American Thoracic Society Journal news tips for September 2004 (second issue)

September 15, 2004


In its first official statement since 1986 on the topic, the American Thoracic Society (ATS) has published a document entitled "Diagnosis and Initial Management of Nonmalignant Diseases Related to Asbestos." The revised statement, updated and reviewed by an 11-person committee of experts, appears in the second issue for September 2004 of the ATS peer-reviewed American Journal of Respiratory and Critical Care Medicine. According to the authors, the new statement is designed to provide guidance to clinicians in the diagnosis of nonmalignant asbestos-related disease. The nonmalignant medical conditions covered, which are associated with breathing the mineral dust, include: asbestosis, a chronic, progressive lung disease often marked by scarring (fibrosis) of the lung tissue; pleural plaques and more diffuse forms of pleural thickening; benign or nonmalignant pleural effusions (the abnormal collection of fluid in the pleural space); and airway obstruction. (The pleura is the delicate membrane covering the lungs and the inner walls of the chest.) In the late 19th century, industry recognized that commercial asbestos had high tensile strength, flexibility, resistance to chemical and thermal degradation, and high electrical resistance. Because of these qualities, asbestos was widely used in the past for insulation, brake linings, flooring, cement, paint, textiles, and various other products. However, after documentation of its hazards in the 1970s and 1980s, use of asbestos fell rapidly, and the industrial mineral was ultimately banned in many western countries. When asbestos-related illness is suspected by a physician, the document advises the doctor to take a comprehensive occupational and environmental history, with emphasis on exposure 15 years or more prior to the current office visit. The report estimates that asbestos is still a hazard for 1.3 million workers in the construction industry in the United States and for workers involved in the maintenance of buildings and equipment. Although the majority of products containing asbestos are older versions, new products that may contain the industrial mineral include brake pads, roofing materials, vinyl tiles, and imported cement pipe and sheeting. According to the experts, a chest X-ray is an extremely useful tool to aid in the diagnosis of asbestos-related pleural disease (fluid in the pleural spaces). In addition, the report notes: "The specificity of the diagnosis of asbestosis increases with the number of consistent findings on chest film, the number of clinical features present (symptoms, signs, and pulmonary function changes), and the significance and strength of the history of exposure." However, according to the document, once exposure to asbestos has occurred, no prophylactic medication or treatment is currently available to prevent the development or the progression of asbestosis or other asbestos-related diseases. Treatment is often designed to ease symptoms.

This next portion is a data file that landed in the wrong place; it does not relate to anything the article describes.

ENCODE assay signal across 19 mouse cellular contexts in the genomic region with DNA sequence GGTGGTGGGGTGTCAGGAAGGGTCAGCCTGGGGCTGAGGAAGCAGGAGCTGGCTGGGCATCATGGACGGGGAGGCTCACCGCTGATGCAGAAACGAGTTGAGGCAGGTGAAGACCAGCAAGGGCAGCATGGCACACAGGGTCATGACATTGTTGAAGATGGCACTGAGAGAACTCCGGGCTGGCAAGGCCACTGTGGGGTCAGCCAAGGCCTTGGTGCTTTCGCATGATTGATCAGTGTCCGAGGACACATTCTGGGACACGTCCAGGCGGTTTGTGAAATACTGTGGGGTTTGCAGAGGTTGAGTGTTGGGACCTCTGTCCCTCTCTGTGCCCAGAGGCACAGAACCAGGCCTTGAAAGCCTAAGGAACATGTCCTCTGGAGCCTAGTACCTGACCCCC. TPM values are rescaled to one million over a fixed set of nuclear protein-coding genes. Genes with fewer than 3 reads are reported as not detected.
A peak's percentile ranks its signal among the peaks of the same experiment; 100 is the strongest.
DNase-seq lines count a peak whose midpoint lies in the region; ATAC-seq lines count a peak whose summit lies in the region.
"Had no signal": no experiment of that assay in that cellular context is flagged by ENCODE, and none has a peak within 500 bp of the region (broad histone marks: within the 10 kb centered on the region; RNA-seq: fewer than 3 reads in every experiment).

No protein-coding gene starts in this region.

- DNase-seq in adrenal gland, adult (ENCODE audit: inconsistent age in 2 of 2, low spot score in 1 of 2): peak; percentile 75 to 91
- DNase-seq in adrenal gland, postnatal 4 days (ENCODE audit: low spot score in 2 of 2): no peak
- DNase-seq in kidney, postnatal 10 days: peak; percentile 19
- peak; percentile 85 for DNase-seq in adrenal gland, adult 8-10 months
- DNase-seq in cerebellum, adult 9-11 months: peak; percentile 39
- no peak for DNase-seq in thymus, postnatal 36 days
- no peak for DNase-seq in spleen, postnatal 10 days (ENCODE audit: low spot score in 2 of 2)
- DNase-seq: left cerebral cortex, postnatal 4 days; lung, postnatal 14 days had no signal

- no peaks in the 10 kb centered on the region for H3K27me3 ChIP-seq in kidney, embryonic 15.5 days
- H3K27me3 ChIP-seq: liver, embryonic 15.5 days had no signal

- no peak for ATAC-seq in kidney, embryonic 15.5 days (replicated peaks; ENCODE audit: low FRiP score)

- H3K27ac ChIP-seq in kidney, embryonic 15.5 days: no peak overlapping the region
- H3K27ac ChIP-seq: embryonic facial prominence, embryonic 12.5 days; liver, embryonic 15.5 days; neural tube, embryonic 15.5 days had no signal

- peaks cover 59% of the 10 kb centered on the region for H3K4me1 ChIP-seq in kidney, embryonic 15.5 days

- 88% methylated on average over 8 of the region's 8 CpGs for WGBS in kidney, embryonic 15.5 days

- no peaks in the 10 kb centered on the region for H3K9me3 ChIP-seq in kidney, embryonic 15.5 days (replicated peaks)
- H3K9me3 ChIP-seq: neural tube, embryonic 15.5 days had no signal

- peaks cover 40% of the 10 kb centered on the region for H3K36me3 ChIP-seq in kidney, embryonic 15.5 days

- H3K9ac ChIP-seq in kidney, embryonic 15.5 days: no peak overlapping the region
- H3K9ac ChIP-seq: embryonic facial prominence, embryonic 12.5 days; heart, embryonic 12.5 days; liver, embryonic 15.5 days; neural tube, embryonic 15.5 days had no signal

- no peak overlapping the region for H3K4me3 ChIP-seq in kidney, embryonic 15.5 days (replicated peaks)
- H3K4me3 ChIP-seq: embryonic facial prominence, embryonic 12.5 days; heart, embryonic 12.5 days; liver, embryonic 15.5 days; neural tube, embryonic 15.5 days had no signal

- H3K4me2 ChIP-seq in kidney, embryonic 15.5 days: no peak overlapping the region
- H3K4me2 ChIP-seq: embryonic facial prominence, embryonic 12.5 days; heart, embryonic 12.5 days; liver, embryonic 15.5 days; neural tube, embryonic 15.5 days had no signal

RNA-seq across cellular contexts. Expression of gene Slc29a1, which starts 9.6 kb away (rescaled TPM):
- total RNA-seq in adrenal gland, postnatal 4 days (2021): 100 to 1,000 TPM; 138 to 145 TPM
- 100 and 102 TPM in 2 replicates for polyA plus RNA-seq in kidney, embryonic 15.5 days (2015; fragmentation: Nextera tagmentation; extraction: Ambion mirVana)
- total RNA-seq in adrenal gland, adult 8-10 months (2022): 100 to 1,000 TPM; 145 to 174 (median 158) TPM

In a study of patients with severe asthma who had eosinophils in their sputum despite extensive anti-asthma medication, investigators showed that a high dose of extra intra-muscular corticosteroids resulted in almost complete disappearance of eosinophilic cells, led to decreased use of "rescue" medications by treated patients, and helped to improve the individual's lung function tests. (Eosinophils are a type of white blood cell that constitutes from 1 to 3 percent of total white cell count and functions in allergic or inflammatory responses.) The researchers studied 22 non-smoking outpatients with severe asthma in order to prove that patients with extensive eosinophilia, despite significant anti-inflammatory treatment, were sensitive to high dose injected corticosteroids. Of the 22 patients in the study, 11 received injected steroids and 11 were given placebo over a 3-week period. All patients had sputum eosinophilia above the upper limit of normal. However, after treatment with injected corticosteroids, sputum eosinophils returned to normal levels (from zero to 2 percent) in the 11 treated patients. The researchers believe that levels of symptoms and lung function can, and should be, improved by intensifying treatment and/or administering corticosteroids via the systemic route. They point out that injecting these drugs might help reach regions of the airways that are not accessible to inhaled corticosteroids. The 22 nonsmoking patients who had severe bronchial asthma were between the ages of 21 and 73; 15 of the group were women. The research appears in the second issue for September 2004 of the ATS peer-reviewed American Journal of Respiratory and Critical Care Medicine.
For the complete text of these articles, please see the American Thoracic Society Online Web Site at http// For either contact information or to request a complimentary journalist subscription to ATS journals online, or if you would like to add your name to the Society's twice monthly journal news e-mail list, contact Cathy Carlomagno at (212) 315-6442, or by e-mail at

American Thoracic Society

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